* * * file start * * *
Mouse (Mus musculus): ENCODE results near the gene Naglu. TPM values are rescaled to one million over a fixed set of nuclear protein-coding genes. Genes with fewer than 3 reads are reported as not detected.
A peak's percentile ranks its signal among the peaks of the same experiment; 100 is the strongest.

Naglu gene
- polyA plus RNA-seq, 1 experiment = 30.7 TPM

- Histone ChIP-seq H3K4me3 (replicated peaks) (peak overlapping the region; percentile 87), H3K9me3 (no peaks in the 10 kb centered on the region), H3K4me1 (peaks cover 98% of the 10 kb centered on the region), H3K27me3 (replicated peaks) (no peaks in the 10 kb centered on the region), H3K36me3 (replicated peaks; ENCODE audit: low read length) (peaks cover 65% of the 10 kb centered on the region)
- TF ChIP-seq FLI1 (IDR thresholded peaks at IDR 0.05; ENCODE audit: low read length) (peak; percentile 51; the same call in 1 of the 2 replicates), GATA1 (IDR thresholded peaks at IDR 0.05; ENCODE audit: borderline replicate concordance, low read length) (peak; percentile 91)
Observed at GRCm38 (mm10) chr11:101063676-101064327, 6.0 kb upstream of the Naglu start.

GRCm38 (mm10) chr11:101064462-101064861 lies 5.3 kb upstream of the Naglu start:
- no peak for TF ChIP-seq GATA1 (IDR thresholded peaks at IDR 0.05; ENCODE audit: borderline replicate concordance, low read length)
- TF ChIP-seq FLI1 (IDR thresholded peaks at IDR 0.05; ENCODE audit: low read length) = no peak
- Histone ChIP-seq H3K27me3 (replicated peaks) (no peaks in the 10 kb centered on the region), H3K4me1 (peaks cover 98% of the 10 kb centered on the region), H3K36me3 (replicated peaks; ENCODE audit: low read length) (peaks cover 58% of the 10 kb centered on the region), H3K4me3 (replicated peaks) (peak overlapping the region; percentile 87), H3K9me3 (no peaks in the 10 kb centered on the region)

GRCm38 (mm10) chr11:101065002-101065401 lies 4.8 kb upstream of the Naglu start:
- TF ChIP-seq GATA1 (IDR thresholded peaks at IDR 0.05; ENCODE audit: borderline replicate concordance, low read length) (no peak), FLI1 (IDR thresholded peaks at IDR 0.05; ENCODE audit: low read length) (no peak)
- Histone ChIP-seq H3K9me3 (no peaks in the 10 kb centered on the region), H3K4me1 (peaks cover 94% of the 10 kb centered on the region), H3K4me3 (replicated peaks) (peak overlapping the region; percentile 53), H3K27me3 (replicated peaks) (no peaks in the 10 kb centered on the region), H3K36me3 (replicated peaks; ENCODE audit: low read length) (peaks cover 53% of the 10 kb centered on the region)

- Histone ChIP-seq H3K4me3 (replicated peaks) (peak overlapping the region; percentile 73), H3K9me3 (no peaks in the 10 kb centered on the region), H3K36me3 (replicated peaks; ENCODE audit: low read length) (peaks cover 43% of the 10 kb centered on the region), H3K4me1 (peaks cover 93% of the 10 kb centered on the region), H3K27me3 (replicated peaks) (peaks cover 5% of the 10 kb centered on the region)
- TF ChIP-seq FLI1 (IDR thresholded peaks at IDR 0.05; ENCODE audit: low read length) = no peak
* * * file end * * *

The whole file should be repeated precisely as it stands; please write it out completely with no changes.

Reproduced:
Mouse (Mus musculus): ENCODE results near the gene Naglu. TPM values are rescaled to one million over a fixed set of nuclear protein-coding genes. Genes with fewer than 3 reads are reported as not detected.
A peak's percentile ranks its signal among the peaks of the same experiment; 100 is the strongest.

Naglu gene
- polyA plus RNA-seq, 1 experiment = 30.7 TPM

- Histone ChIP-seq H3K4me3 (replicated peaks) (peak overlapping the region; percentile 87), H3K9me3 (no peaks in the 10 kb centered on the region), H3K4me1 (peaks cover 98% of the 10 kb centered on the region), H3K27me3 (replicated peaks) (no peaks in the 10 kb centered on the region), H3K36me3 (replicated peaks; ENCODE audit: low read length) (peaks cover 65% of the 10 kb centered on the region)
- TF ChIP-seq FLI1 (IDR thresholded peaks at IDR 0.05; ENCODE audit: low read length) (peak; percentile 51; the same call in 1 of the 2 replicates), GATA1 (IDR thresholded peaks at IDR 0.05; ENCODE audit: borderline replicate concordance, low read length) (peak; percentile 91)
Observed at GRCm38 (mm10) chr11:101063676-101064327, 6.0 kb upstream of the Naglu start.

GRCm38 (mm10) chr11:101064462-101064861 lies 5.3 kb upstream of the Naglu start:
- no peak for TF ChIP-seq GATA1 (IDR thresholded peaks at IDR 0.05; ENCODE audit: borderline replicate concordance, low read length)
- TF ChIP-seq FLI1 (IDR thresholded peaks at IDR 0.05; ENCODE audit: low read length) = no peak
- Histone ChIP-seq H3K27me3 (replicated peaks) (no peaks in the 10 kb centered on the region), H3K4me1 (peaks cover 98% of the 10 kb centered on the region), H3K36me3 (replicated peaks; ENCODE audit: low read length) (peaks cover 58% of the 10 kb centered on the region), H3K4me3 (replicated peaks) (peak overlapping the region; percentile 87), H3K9me3 (no peaks in the 10 kb centered on the region)

GRCm38 (mm10) chr11:101065002-101065401 lies 4.8 kb upstream of the Naglu start:
- TF ChIP-seq GATA1 (IDR thresholded peaks at IDR 0.05; ENCODE audit: borderline replicate concordance, low read length) (no peak), FLI1 (IDR thresholded peaks at IDR 0.05; ENCODE audit: low read length) (no peak)
- Histone ChIP-seq H3K9me3 (no peaks in the 10 kb centered on the region), H3K4me1 (peaks cover 94% of the 10 kb centered on the region), H3K4me3 (replicated peaks) (peak overlapping the region; percentile 53), H3K27me3 (replicated peaks) (no peaks in the 10 kb centered on the region), H3K36me3 (replicated peaks; ENCODE audit: low read length) (peaks cover 53% of the 10 kb centered on the region)

- Histone ChIP-seq H3K4me3 (replicated peaks) (peak overlapping the region; percentile 73), H3K9me3 (no peaks in the 10 kb centered on the region), H3K36me3 (replicated peaks; ENCODE audit: low read length) (peaks cover 43% of the 10 kb centered on the region), H3K4me1 (peaks cover 93% of the 10 kb centered on the region), H3K27me3 (replicated peaks) (peaks cover 5% of the 10 kb centered on the region)
- TF ChIP-seq FLI1 (IDR thresholded peaks at IDR 0.05; ENCODE audit: low read length) = no peak